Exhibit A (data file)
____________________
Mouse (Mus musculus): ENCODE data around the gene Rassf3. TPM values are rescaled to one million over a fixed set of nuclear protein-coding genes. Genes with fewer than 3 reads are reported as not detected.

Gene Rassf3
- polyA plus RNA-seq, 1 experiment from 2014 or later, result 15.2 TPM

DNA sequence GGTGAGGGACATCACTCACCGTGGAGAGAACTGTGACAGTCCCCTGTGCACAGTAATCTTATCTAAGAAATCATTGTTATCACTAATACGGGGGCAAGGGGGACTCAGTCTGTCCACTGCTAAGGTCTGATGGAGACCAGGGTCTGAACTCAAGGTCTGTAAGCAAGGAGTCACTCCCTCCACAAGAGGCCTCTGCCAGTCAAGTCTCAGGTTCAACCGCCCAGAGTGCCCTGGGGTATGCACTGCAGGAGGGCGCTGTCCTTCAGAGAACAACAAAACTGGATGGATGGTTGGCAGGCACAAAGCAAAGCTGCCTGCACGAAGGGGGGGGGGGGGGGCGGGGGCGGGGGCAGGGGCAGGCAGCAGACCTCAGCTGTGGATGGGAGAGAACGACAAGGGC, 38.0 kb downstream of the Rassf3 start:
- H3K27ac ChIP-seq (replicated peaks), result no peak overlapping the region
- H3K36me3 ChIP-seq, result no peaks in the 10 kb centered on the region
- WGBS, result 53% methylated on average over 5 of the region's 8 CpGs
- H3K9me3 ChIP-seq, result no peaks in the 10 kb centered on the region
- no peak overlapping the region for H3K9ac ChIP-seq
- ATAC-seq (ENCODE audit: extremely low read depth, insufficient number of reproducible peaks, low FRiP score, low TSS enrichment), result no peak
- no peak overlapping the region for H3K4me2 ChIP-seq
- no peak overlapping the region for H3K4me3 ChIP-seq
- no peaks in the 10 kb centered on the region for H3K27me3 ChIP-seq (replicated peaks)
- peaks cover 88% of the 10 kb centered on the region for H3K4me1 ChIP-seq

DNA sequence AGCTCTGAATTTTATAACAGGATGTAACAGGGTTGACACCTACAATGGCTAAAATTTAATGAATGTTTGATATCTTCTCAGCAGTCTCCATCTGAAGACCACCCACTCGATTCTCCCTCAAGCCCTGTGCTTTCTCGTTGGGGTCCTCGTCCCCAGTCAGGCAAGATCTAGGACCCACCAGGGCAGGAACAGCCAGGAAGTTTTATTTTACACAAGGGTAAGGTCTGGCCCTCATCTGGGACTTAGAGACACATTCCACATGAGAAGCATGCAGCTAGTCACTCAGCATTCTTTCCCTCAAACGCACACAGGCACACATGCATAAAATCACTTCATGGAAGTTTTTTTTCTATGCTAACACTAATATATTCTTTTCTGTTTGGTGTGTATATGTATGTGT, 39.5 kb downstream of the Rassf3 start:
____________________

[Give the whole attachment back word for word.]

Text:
Mouse (Mus musculus): ENCODE data around the gene Rassf3. TPM values are rescaled to one million over a fixed set of nuclear protein-coding genes. Genes with fewer than 3 reads are reported as not detected.

Gene Rassf3
- polyA plus RNA-seq, 1 experiment from 2014 or later, result 15.2 TPM

DNA sequence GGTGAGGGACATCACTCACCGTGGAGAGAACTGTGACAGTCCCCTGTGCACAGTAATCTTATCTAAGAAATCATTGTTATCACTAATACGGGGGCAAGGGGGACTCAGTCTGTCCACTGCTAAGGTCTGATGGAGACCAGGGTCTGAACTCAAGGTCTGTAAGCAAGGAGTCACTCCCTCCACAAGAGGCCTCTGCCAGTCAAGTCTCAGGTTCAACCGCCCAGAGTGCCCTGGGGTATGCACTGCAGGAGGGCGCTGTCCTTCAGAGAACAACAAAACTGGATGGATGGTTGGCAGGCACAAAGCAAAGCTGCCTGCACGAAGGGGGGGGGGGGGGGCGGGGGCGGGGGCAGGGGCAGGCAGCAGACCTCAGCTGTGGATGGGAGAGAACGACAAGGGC, 38.0 kb downstream of the Rassf3 start:
- H3K27ac ChIP-seq (replicated peaks), result no peak overlapping the region
- H3K36me3 ChIP-seq, result no peaks in the 10 kb centered on the region
- WGBS, result 53% methylated on average over 5 of the region's 8 CpGs
- H3K9me3 ChIP-seq, result no peaks in the 10 kb centered on the region
- no peak overlapping the region for H3K9ac ChIP-seq
- ATAC-seq (ENCODE audit: extremely low read depth, insufficient number of reproducible peaks, low FRiP score, low TSS enrichment), result no peak
- no peak overlapping the region for H3K4me2 ChIP-seq
- no peak overlapping the region for H3K4me3 ChIP-seq
- no peaks in the 10 kb centered on the region for H3K27me3 ChIP-seq (replicated peaks)
- peaks cover 88% of the 10 kb centered on the region for H3K4me1 ChIP-seq

DNA sequence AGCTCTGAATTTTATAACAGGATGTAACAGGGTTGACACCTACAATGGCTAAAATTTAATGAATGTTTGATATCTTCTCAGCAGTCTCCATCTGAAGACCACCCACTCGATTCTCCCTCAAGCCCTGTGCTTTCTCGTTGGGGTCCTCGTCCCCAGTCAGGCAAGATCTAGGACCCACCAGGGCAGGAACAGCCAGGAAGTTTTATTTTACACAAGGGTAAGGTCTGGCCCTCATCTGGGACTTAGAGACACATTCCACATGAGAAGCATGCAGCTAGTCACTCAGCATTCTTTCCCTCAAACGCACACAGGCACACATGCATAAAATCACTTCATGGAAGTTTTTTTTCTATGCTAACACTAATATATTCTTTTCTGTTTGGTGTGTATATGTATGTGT, 39.5 kb downstream of the Rassf3 start: